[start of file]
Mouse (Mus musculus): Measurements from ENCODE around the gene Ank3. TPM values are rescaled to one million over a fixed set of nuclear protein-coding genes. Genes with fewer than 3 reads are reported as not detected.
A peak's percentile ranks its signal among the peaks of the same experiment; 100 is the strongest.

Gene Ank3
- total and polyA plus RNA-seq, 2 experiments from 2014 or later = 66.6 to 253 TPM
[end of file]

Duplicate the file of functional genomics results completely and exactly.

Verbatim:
Mouse (Mus musculus): Measurements from ENCODE around the gene Ank3. TPM values are rescaled to one million over a fixed set of nuclear protein-coding genes. Genes with fewer than 3 reads are reported as not detected.
A peak's percentile ranks its signal among the peaks of the same experiment; 100 is the strongest.

Gene Ank3
- total and polyA plus RNA-seq, 2 experiments from 2014 or later = 66.6 to 253 TPM